Sunday, 9 July 2017

People get ready, there's a festival coming. By Shaun Mather

To become a better writer, one must not only practice but also learn. And what better way to learn than to attend a writers’ festival, offering a celebration of the art of writing, as well as advice in how to hone one’s own skills. You can set aside one weekend of diligently writing and studying to see how other writers have become what they are today.

But sometimes you have to travel far, and go beyond your comfort zone, to take up such an opportunity. This week I will be heading to a whole new world (for me) to learn from the best. I'm off to Mildura. A country town. Just on the border in the north-west of Victoria. For the Mildura Writers Festival.

Vital question: how will the coffee experience compare?
As a Melbourne based city-boy, who is also a barista, the one thing I am worried about is am I going to be able to find a good coffee? How much is it going to cost me? What brand of coffee do they use? Are those brands any good? What milk do they use? Are the baristas any good at their job? Can I just use the machine myself? Coffee elitism aside, the distant location got me thinking about what else I need to be ready for? Where am I going to stay? Am I going with anyone, and if so how are we going to get there?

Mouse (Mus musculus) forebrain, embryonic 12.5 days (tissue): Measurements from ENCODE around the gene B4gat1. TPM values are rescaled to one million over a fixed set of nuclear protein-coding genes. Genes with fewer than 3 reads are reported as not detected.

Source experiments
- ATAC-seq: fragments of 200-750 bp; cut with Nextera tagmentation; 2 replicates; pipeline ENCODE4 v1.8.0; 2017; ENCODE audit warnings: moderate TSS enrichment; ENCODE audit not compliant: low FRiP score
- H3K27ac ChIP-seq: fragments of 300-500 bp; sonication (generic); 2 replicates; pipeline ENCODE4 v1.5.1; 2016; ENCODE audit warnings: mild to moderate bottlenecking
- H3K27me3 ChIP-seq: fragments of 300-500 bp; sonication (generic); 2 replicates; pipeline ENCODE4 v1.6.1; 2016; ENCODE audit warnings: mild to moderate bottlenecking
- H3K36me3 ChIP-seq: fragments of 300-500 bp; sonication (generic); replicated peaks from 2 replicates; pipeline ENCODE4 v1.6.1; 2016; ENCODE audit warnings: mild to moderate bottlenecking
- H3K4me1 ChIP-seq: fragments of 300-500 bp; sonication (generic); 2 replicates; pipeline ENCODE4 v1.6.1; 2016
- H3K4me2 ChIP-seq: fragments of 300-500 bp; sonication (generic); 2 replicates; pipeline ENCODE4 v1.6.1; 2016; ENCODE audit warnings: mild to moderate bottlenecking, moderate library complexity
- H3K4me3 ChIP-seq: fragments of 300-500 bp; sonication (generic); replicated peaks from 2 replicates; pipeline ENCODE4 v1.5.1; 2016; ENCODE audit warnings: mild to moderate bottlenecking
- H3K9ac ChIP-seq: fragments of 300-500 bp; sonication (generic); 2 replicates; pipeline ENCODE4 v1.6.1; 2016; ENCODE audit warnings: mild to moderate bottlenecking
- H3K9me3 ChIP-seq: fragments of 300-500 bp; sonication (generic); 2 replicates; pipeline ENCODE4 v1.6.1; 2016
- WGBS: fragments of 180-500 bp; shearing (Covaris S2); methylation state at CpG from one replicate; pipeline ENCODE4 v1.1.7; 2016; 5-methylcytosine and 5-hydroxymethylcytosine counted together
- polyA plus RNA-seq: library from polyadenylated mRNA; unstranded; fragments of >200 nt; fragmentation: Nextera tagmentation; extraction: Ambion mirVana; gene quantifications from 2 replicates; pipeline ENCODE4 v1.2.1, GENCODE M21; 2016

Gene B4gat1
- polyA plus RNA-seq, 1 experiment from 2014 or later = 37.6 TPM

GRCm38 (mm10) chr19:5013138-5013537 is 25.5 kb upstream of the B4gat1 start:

What am I going to eat? What should I even bring?

These questions have been flying through my mind as I've tried to figure out the best plan of attack. Luckily, I am going with someone. Two good friends of mine. But, being the age we are (young), laziness and procrastination meant that it was only a few weeks ago when we finally decided on a place to stay.

Some things to consider when finding a place to stay are: How much is it going to cost? Does it have WiFi (essential)? How far is it from the actual event? If it is far, how will we get to the event? Are there buses?

Not the exact train we are taking, but still - very exciting!
To answer these questions, we had to jump onto the internet. We found that some more notable websites actually left out cheaper options. We found that using sites like actually helped a lot more, seeing as they offer up deals to compete against other booking sites. Most of these options are hotels or motels, but more often than not they do have WiFi, and some basic appliances for you to use. Sure, renting out a whole house for a week seems like a fun idea, but most of the cheaper options do not have WiFi, and the ones that do are incredibly expensive, especially for a poor university student like myself. Like I said, I am a barista, I don’t make much.